(DOVER, Del.—April 5, 2016)—Lewes, Del.’s Zwaanendael Museum is currently featuring a new exhibit entitled “Wine and Spirits in Delaware: Producing, Preserving, and Presenting” which utilizes graphics as well as historical objects from the collections of the State of Delaware to tell the story of Delaware’s wine and spirits trade from the time of European settlement to the present day. Historical items on display include bottles, jugs and flasks used as containers for wine, spirits and mixers; decanters, goblets and glasses used for serving these beverages; and accessories including a liquor chest, trays, trivets, corks, corkscrews and a bitters shaker.
Highlights from the exhibit include displays on distillers from the past including Levy & Glosking of Dover which produced fruit brandies and rye whiskey from the late-19th century to the beginning of Prohibition in 1920, Diamond State Distilling Co. of Cheswold which produced apple jack from 1933 to 1948 and William Brown Distiller of Fruit Brandies from west of Felton which operated from the early-20th century to 1920. Present day spirits-manufacturers featured in the exhibit include Dogfish Head of Milton and Rehoboth Beach, Painted Stave Distilling Co. of Smyrna, Delaware Distilling Co. of Rehoboth Beach and Beach Time Distilling of Lewes.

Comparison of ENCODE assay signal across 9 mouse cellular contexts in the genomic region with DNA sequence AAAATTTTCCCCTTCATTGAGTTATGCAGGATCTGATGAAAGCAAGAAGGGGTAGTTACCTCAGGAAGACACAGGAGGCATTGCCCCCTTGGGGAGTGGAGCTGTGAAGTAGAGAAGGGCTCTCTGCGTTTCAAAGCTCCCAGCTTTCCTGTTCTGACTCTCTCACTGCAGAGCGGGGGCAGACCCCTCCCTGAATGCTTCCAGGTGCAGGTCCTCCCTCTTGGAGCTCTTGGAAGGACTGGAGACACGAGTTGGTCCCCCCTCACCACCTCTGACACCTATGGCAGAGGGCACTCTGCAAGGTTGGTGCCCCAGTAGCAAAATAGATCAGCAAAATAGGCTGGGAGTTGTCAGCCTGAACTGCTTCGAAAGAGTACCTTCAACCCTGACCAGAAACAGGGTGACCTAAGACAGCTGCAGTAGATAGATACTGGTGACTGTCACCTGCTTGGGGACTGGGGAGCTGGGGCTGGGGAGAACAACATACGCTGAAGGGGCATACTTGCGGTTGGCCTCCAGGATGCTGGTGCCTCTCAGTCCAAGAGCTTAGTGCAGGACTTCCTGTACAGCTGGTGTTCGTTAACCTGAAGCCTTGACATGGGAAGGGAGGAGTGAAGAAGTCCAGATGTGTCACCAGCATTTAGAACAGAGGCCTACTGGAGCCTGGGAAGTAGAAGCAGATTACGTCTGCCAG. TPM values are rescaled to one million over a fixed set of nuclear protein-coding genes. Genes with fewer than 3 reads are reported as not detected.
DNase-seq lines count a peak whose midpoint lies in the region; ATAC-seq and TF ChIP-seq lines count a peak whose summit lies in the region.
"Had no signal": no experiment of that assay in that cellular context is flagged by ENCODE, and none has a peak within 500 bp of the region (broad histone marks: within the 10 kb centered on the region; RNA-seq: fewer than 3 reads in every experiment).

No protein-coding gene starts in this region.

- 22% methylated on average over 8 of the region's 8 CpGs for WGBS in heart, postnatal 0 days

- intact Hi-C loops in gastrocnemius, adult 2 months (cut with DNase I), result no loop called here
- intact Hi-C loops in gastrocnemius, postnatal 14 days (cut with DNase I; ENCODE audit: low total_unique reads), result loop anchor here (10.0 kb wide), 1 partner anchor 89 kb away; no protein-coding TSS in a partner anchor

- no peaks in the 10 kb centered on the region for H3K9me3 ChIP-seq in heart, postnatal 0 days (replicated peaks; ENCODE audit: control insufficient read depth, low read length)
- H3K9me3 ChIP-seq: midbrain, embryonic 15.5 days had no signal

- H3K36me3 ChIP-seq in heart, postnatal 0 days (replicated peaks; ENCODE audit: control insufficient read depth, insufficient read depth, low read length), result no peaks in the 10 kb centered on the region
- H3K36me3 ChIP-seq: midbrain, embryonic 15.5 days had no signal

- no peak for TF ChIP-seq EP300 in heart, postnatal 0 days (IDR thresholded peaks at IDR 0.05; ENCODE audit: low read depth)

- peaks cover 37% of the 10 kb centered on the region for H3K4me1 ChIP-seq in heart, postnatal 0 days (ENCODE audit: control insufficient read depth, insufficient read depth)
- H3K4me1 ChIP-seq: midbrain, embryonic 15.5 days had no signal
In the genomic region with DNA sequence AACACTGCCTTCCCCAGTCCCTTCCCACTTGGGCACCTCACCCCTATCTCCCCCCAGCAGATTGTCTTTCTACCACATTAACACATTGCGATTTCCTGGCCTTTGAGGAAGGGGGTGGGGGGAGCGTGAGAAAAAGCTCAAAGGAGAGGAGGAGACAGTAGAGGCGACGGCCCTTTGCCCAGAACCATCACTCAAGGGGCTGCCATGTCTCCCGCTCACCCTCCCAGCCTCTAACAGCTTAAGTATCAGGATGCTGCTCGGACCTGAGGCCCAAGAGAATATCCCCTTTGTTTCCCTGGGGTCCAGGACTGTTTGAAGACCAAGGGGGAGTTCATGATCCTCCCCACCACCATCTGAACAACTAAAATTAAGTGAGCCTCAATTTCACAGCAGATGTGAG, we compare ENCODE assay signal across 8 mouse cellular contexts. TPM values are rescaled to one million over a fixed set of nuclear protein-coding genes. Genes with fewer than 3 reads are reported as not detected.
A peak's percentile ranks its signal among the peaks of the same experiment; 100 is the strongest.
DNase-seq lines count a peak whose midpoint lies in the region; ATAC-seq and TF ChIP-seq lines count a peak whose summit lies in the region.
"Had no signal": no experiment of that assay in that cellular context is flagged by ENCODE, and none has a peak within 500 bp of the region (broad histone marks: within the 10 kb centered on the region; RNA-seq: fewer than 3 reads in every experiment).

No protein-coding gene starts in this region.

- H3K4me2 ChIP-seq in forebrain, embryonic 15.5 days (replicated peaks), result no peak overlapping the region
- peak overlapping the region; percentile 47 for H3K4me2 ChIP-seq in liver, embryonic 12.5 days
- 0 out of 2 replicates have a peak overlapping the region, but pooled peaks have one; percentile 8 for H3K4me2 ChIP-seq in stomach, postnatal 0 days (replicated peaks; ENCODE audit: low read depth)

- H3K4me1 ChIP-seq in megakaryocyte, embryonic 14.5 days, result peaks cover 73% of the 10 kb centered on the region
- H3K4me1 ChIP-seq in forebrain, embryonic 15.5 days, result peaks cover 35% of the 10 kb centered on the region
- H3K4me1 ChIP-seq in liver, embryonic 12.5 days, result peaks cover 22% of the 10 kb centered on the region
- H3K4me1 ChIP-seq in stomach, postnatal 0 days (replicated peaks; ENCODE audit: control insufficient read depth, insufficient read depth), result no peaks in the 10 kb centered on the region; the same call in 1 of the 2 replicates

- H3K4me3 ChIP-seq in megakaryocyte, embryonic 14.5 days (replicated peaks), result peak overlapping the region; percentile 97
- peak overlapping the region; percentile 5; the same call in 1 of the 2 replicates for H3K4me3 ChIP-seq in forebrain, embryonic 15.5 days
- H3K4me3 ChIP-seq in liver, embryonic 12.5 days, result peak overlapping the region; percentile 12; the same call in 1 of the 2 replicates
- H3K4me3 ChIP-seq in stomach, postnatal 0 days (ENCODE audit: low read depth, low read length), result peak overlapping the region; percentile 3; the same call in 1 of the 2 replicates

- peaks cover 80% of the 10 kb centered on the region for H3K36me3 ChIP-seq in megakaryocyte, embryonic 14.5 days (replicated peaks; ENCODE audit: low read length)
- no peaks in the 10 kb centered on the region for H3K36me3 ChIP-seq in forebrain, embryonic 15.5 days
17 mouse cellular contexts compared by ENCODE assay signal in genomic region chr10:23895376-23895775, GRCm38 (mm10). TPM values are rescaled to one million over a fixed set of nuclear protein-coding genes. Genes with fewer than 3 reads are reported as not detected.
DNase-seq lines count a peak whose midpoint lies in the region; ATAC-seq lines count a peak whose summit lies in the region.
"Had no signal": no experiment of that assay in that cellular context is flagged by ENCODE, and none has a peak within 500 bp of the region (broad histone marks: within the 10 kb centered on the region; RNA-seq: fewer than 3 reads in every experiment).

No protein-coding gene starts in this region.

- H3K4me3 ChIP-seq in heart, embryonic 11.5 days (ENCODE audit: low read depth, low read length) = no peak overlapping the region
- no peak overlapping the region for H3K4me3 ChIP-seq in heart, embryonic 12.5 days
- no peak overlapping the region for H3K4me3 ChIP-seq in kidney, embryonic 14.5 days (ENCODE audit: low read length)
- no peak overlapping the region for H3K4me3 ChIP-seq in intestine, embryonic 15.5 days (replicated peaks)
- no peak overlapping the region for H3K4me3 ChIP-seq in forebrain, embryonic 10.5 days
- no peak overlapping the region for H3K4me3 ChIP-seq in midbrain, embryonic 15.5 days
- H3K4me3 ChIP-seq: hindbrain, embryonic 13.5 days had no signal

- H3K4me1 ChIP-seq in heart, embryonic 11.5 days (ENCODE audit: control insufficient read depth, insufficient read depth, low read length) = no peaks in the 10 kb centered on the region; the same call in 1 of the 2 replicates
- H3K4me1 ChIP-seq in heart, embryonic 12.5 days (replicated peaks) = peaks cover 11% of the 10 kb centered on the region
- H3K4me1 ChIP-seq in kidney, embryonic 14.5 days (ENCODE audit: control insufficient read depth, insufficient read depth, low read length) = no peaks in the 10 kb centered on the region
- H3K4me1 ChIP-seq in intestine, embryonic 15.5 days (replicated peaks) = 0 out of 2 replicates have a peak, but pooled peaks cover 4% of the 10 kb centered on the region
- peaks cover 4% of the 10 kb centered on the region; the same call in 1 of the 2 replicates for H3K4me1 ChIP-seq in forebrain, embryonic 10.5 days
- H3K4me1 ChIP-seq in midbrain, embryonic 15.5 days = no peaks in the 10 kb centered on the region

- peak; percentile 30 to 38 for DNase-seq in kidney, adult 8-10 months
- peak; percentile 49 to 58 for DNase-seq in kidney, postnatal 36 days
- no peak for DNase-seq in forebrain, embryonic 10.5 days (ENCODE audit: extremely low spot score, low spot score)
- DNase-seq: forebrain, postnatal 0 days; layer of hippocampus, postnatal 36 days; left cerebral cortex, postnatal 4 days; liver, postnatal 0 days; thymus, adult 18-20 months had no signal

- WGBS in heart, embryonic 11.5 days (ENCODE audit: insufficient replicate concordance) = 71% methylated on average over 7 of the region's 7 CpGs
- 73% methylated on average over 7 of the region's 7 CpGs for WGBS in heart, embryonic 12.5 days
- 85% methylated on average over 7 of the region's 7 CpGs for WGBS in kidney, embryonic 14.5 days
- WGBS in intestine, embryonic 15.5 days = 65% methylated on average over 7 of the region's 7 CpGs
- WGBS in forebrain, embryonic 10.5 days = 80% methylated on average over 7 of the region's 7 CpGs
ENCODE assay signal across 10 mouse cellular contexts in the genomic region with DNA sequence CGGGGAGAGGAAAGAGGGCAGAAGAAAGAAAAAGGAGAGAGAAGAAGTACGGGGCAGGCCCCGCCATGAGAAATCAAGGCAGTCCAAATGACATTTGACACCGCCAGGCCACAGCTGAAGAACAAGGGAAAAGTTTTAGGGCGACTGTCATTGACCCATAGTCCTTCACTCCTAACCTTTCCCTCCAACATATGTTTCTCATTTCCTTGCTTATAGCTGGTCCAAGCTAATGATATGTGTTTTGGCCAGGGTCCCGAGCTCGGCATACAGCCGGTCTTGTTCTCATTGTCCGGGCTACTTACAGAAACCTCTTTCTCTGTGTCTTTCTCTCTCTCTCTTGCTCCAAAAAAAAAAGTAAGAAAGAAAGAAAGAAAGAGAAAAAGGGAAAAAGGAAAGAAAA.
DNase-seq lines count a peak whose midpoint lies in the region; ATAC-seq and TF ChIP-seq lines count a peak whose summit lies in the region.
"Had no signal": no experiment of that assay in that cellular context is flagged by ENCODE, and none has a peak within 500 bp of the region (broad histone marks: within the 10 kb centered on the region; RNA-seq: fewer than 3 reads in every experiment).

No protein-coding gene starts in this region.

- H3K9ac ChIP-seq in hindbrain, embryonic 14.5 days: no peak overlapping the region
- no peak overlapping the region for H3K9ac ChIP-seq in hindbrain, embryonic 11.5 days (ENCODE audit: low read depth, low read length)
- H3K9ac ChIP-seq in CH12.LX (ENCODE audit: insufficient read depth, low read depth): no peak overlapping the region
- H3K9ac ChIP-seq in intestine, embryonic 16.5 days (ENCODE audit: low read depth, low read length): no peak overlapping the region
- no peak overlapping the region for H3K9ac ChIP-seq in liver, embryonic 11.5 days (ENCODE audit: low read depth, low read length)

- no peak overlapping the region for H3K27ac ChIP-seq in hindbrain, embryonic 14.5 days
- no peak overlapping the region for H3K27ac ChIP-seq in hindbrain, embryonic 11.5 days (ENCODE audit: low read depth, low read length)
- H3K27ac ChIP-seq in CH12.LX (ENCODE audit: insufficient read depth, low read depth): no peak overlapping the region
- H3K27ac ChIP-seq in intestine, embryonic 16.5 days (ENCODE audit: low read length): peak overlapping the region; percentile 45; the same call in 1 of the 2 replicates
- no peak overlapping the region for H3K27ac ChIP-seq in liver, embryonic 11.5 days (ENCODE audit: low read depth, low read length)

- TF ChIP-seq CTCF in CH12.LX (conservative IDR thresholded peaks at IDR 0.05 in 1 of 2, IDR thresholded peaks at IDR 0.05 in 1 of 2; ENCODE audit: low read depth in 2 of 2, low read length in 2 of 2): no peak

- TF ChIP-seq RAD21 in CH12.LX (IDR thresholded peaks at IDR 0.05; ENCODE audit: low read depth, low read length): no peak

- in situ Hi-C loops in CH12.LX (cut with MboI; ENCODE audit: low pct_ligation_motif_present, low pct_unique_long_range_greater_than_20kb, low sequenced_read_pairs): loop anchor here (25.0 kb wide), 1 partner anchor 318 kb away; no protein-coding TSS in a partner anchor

Research has produced no evidence of Delaware wine-making for commercial purposes until the 1993 opening of Nassau Valley Vineyards located near Lewes. The exhibit includes information on that vineyard as well as other present-day Delaware wineries including Pizzadili Vineyard and Winery in Felton, Harvest Ridge Winery in Marydel and Fenwick Wine Cellars in Selbyville.
“Wine and Spirits in Delaware: Producing, Preserving, and Presenting” will be on display through Dec. 31, 2016 at the Zwaanendael Museum, located at 102 Kings Highway in Lewes, Del. Museum operating-hours from April 1 to Oct. 31 are Tuesdays through Saturdays, 10 a.m. to 4:30 p.m.; and Sundays, 1:30 to 4:30 p.m. From Nov. 1 through March 31, museum operating-hours are Wednesdays through Saturdays, 10 a.m. to 4:30 p.m. Admission is free and open to the public. For additional information, call 302-645-1148.
The Zwaanendael Museum was built in 1931 to commemorate the 300th anniversary of the state’s first European colony, Swanendael, established by the Dutch along Hoorn Kill (present-day Lewes-Rehoboth Canal) in 1631. Designed by E. William Martin (architect of Legislative Hall and the Hall of Records in Dover), the museum is modeled after the town hall in Hoorn, the Netherlands, and features a stepped facade gable with carved stonework and decorated shutters. The museum’s exhibits and presentations provide a showcase for Lewes-area maritime, military and social history.
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